High levels of serum glial fibrillary acidic protein (sGFAP) correlate with disease progression in multiple sclerosis (MS), according to a new study published in the journal Neurology, Neuroimmunology & Neuroinflammation.

This was particularly the case in patients with nonactive disease. Serum neurofilament light chain (sNfL), on the other hand, reflected acute disease activity in patients at high risk of underlying progressive pathology, Tanuja Chitnis, MD, of Harvard Medical School in Boston, Massachusetts, and colleagues noted.

The investigators set out to explore the utility of sNfL and sGFAP as tools to stratify patients with progressive MS in terms of disease progression and activity. In doing so, the researchers analyzed 257 patients with MS from the Comprehensive Longitudinal Investigation of MS at the Brigham and Women’s Hospital natural history study.


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The study includes clinical and magnetic resonance imaging data and serum samples collected over more than 20 years. The analysis included patients with an Expanded Disability Status Scale (EDSS) score of at least 3. 

The researchers looked at sNfL and sGFAP within 6 months of the EDSS score. They grouped patients who further developed 6-month confirmed disability progression as “progressors.” They also stratified the patients into 2 groups based on the presence or absence of new brain and/or spinal cord lesions or relapses as having active or nonactive disease.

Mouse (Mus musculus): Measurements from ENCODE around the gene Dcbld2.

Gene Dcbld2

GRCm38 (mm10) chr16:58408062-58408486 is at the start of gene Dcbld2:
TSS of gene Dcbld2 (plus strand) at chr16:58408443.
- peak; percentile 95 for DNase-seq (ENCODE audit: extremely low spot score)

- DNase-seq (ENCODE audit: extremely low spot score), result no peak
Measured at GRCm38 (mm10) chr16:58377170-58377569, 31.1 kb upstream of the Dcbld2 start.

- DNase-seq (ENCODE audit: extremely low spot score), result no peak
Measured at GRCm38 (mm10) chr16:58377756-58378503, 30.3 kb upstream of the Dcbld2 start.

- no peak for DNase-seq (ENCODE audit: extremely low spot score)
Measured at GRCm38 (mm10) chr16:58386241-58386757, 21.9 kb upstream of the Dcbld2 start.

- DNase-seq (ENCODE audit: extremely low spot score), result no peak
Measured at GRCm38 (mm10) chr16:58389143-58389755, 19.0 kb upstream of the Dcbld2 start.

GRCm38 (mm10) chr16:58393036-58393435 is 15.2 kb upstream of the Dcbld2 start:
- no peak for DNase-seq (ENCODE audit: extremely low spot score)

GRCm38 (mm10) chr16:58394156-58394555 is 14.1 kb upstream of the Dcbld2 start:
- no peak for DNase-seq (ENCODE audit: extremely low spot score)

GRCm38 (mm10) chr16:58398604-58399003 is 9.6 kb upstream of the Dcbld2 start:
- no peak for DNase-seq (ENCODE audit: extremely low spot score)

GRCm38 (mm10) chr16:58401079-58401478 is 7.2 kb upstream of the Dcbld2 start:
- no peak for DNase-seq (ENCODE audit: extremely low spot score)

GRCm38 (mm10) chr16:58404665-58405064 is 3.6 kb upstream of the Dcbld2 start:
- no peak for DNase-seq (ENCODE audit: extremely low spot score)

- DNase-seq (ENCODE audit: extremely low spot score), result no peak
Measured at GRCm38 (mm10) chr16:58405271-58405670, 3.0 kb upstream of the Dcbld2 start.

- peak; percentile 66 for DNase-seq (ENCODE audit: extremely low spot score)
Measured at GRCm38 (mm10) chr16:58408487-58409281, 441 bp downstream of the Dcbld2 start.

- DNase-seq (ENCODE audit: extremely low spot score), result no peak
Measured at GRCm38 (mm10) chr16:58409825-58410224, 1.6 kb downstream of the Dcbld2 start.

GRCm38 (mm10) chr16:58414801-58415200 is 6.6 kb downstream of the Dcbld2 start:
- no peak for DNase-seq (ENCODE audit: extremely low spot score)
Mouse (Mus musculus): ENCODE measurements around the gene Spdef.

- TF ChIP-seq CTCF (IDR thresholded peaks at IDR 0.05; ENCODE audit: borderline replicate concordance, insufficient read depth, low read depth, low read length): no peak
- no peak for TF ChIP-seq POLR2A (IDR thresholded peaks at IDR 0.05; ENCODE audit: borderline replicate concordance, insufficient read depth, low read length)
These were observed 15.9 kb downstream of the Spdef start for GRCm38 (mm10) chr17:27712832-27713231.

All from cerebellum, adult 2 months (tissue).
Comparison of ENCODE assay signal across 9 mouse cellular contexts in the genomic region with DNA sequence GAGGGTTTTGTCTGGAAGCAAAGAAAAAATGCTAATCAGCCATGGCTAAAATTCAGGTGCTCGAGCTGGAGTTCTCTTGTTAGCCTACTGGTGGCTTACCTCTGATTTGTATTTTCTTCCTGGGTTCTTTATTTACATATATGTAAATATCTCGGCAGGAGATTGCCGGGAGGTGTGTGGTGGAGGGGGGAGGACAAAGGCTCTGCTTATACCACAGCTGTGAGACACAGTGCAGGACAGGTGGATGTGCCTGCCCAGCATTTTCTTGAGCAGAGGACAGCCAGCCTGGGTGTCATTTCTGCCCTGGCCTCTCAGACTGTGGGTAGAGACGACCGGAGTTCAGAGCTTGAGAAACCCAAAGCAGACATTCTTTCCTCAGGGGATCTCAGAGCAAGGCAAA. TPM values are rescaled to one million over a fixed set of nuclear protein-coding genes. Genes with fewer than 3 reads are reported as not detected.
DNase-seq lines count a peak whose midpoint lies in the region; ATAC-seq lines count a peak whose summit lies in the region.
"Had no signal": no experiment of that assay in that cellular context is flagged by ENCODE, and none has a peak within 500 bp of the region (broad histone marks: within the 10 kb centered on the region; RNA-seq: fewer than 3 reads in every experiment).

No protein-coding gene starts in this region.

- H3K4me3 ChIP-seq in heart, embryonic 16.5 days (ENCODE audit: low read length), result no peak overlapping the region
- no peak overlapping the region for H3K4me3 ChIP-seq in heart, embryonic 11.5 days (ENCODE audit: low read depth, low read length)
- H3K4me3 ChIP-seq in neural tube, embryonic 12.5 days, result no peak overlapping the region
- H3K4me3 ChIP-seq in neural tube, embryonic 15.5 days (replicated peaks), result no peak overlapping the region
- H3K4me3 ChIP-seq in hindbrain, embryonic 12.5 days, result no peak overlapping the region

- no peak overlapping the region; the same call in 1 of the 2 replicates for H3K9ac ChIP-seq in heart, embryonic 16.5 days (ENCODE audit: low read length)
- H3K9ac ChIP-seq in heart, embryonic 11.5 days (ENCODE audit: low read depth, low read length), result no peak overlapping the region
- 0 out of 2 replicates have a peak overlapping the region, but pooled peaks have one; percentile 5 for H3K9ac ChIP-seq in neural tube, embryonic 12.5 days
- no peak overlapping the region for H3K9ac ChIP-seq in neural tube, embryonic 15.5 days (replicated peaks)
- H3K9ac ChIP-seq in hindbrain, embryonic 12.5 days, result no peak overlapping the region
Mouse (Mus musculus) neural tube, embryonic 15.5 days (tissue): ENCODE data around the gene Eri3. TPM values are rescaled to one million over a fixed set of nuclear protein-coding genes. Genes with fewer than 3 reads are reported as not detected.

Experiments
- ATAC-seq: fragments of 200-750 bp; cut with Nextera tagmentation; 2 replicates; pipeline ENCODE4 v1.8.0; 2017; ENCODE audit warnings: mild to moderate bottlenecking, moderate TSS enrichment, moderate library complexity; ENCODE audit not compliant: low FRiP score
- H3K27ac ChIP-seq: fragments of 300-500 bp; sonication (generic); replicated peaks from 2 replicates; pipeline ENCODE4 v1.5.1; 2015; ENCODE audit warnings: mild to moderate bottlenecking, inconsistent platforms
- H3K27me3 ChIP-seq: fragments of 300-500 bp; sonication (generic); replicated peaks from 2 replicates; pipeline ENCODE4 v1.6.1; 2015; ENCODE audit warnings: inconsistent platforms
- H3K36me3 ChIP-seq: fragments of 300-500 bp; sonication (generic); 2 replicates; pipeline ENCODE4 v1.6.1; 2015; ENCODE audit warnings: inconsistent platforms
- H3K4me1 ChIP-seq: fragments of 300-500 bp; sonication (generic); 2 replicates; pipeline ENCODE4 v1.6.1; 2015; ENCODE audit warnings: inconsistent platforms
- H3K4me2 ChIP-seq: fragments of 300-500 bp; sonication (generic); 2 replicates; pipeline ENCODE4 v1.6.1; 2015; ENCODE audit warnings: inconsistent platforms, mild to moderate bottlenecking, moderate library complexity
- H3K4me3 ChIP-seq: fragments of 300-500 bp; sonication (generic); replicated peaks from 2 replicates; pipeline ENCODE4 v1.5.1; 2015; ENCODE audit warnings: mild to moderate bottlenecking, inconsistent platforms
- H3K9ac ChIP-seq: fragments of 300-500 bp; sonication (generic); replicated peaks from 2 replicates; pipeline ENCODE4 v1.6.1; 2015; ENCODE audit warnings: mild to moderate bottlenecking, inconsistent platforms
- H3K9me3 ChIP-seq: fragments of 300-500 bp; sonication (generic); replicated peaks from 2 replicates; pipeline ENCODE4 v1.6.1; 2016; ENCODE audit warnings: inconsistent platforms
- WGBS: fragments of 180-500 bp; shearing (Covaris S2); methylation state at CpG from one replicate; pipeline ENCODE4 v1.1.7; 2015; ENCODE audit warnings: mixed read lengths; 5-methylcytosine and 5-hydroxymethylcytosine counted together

The results showed that the levels of sNfL were higher in patients with disease activity in the 2 years before baseline and during the 2-year follow-up period. 

The levels of sGFAP were not higher in patients with active disease. However, higher levels of sGFAP levels were associated with a higher risk of 6-month confirmed disability progression. 

This was not the case for higher levels of sNfL. In fact, the association was even stronger in patients with low sNfL and those with nonactive disease in the 2 years before and after sample collection.

“The use of sNfL and sGFAP has the potential to assess a patient-specific degree of progression, instead of categorizing patients into progressive MS or not, supporting a precision medicine approach for MS,” the study authors concluded. “Thus, sNfL and sGFAP qualify as useful biomarkers for the enrollment of patients with nonactive progressive MS in studies dedicated to stop disease progression.”

Reference

Barro C, Healy BC, Liu Y, et al. Serum GFAP, and NfL levels differentiate subsequent progression and disease activity in patients with progressive multiple sclerosis. Neurol Neuroimmunol Neuroinflamm. Published online November 14, 2022. doi:10.1212/NXI.0000000000200052